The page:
Chennai, March 22, 2016. Ashok Leyland Defense Systems (ALDS), has selected U.S. global security and aerospace company Lockheed Martin, for pursuit of its Indian Armed Forces Light Specialist Vehicle (LSV) and Light Armored Multipurpose (LAM) vehicle programs.
Lockheed Martin’s High Mobility Vehicle or Common Vehicle Next Generation (CVNG) will provide the base platform for this development effort. With the Indian Armed Forces looking to rapidly modernize their protected wheeled vehicle fleet, there could be numerous additional opportunities for this development effort beyond the LSV and LAM programs.
Ashok Leyland, flagship of the Hinduja, will serve as the prime contractor, and provide a high-quality, cost effective manufacturing hub for global requirements of these vehicles and variants. As a licensed manufacturer of the CVNG, this opens up a huge opportunity for ALDS to globally export this vehicle platform and its variants as a “Made in India” product.
Speaking on the occasion, Vinod K. Dasari, Managing Director of Ashok Leyland, said, “As the largest provider of logistics vehicles to the Indian Army, Ashok Leyland has a strong portfolio in the defense sector. This partnership will not just further India’s ambitions under the ‘Make in India’ program, but help us provide robust and meaningful solutions to armed forces across new domains and geographies. We are buoyant about the defense segment, and expect our play to increase manifold.”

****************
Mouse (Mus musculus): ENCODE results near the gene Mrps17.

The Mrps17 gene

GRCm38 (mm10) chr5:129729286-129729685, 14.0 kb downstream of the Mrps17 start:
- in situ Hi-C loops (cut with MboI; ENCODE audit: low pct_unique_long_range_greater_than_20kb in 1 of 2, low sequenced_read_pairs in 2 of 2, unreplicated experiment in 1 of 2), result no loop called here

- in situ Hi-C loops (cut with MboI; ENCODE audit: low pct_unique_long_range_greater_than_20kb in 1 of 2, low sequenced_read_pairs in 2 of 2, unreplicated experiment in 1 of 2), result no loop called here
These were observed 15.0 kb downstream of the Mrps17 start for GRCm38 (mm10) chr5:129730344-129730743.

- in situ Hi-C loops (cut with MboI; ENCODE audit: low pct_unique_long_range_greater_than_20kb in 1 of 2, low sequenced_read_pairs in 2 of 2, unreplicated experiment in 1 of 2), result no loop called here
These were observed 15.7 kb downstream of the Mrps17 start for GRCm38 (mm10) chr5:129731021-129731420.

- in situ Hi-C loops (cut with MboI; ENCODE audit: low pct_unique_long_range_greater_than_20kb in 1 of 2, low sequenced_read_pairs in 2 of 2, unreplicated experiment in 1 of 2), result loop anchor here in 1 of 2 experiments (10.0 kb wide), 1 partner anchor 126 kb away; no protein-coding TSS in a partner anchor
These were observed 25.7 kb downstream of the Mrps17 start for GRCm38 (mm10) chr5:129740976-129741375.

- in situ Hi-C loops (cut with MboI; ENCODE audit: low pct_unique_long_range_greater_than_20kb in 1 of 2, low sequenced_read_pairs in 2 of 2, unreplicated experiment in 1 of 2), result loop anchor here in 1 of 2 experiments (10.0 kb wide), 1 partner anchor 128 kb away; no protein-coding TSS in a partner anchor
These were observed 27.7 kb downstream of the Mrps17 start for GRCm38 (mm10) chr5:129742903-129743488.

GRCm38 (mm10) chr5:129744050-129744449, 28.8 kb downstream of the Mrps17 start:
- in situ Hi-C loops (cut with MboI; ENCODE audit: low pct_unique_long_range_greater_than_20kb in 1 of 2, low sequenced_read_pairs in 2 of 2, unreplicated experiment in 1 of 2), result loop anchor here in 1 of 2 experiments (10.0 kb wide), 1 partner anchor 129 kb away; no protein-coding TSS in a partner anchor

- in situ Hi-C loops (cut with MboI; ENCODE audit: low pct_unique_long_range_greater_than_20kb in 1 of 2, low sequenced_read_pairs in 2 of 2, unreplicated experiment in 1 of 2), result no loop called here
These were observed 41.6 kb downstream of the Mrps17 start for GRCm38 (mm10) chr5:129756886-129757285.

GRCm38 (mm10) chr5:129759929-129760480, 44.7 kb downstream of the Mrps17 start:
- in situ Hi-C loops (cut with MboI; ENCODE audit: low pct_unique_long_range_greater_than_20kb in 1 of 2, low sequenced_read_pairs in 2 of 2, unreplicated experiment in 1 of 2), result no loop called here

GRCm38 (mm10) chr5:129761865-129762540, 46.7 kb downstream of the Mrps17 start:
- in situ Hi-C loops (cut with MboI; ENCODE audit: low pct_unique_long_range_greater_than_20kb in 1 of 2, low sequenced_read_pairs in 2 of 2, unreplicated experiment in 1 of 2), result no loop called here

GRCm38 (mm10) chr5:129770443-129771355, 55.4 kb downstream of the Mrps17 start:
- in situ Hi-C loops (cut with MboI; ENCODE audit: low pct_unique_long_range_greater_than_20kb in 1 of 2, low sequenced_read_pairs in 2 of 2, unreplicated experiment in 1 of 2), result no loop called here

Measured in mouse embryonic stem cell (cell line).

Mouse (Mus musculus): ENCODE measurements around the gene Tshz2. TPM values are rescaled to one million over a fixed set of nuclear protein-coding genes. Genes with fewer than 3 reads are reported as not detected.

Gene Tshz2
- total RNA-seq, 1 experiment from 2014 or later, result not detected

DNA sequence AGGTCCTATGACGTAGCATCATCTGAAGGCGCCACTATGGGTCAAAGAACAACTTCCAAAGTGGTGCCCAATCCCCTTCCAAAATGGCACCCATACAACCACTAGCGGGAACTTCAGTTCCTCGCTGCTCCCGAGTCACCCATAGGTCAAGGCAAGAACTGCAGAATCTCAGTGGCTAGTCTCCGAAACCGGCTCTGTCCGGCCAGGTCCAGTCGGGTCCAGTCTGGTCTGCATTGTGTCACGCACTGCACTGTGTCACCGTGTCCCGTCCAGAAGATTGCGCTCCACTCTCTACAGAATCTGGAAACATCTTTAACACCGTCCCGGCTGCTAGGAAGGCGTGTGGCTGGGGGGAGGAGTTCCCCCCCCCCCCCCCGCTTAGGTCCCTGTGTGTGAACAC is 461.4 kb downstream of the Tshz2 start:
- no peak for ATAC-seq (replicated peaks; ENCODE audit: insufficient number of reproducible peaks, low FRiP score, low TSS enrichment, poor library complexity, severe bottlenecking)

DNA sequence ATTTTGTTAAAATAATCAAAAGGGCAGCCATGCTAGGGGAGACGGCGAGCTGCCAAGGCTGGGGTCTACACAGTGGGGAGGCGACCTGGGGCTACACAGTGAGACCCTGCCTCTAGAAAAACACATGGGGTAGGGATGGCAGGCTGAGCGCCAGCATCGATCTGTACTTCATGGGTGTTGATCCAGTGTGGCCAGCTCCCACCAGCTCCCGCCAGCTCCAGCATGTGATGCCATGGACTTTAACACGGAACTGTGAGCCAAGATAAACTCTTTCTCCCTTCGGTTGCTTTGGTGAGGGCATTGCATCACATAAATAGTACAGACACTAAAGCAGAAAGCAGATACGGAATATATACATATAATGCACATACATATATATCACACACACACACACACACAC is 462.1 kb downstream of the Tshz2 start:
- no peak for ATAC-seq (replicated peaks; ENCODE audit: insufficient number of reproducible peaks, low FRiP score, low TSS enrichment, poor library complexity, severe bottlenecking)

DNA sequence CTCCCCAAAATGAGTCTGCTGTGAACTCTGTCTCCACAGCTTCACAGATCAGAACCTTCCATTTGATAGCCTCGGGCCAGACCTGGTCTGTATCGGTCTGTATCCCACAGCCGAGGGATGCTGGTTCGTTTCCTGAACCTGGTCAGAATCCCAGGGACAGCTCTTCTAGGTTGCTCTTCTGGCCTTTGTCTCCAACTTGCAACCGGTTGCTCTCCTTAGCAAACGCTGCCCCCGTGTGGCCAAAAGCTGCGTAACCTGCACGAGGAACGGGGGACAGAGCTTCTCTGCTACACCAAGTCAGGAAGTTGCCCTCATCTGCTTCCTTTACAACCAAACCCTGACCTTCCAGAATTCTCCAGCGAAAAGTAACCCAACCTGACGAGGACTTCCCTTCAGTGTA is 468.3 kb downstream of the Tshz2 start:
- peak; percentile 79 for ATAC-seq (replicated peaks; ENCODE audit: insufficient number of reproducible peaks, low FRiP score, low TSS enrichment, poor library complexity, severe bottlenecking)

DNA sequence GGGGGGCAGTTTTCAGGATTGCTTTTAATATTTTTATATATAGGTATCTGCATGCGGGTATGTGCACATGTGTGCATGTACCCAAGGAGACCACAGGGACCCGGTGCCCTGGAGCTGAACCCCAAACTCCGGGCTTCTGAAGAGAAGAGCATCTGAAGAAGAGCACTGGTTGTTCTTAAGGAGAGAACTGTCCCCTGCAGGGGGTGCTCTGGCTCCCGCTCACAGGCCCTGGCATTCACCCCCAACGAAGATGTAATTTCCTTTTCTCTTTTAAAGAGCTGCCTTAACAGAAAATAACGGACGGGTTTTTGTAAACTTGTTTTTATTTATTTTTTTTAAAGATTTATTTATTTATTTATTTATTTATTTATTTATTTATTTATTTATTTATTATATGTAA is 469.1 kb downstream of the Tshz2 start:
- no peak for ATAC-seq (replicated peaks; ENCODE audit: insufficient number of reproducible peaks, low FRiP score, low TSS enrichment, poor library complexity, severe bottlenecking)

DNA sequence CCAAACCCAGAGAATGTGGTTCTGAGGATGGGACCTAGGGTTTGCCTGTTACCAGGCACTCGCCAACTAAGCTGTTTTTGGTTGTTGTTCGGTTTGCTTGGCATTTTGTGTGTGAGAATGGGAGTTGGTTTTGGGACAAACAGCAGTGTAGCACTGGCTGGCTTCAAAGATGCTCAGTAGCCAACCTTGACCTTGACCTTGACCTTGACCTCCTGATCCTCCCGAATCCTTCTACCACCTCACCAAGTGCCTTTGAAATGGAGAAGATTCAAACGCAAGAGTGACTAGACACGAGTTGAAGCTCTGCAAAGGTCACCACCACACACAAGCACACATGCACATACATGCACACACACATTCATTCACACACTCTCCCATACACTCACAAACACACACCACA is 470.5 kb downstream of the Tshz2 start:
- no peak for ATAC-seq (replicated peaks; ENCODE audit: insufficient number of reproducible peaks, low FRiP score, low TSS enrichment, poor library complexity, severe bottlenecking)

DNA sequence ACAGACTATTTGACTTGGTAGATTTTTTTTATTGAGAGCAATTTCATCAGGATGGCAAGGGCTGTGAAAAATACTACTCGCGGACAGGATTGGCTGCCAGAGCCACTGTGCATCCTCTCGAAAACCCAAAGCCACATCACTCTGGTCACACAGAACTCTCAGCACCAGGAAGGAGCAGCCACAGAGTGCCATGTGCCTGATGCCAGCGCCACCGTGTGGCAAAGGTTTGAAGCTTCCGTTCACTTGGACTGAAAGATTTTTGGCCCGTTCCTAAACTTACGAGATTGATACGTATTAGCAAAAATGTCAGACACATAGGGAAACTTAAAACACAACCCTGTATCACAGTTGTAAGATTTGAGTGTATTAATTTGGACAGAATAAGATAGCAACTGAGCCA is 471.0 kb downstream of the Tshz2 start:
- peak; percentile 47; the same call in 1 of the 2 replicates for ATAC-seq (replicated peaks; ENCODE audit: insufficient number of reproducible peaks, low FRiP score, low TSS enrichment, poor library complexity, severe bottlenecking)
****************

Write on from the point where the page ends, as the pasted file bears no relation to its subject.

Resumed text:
Scott Greene, Vice President of Ground Vehicles for Lockheed Martin Missiles and Fire Control, said, “Our CVNG is a proven and versatile multi-terrain vehicle currently in service around the world. We are excited about the opportunities that exist to offer the CVNG to India and beyond.”
Marking the occasion, Nitin Seth, President LCV and Defence at Ashok Leyland, said, “We are happy to be working with a major defense company like Lockheed Martin on this development. A combination of their technical expertise and our proven vehicle platforms, will enable us to offer versatile solutions to armed forces across segments.”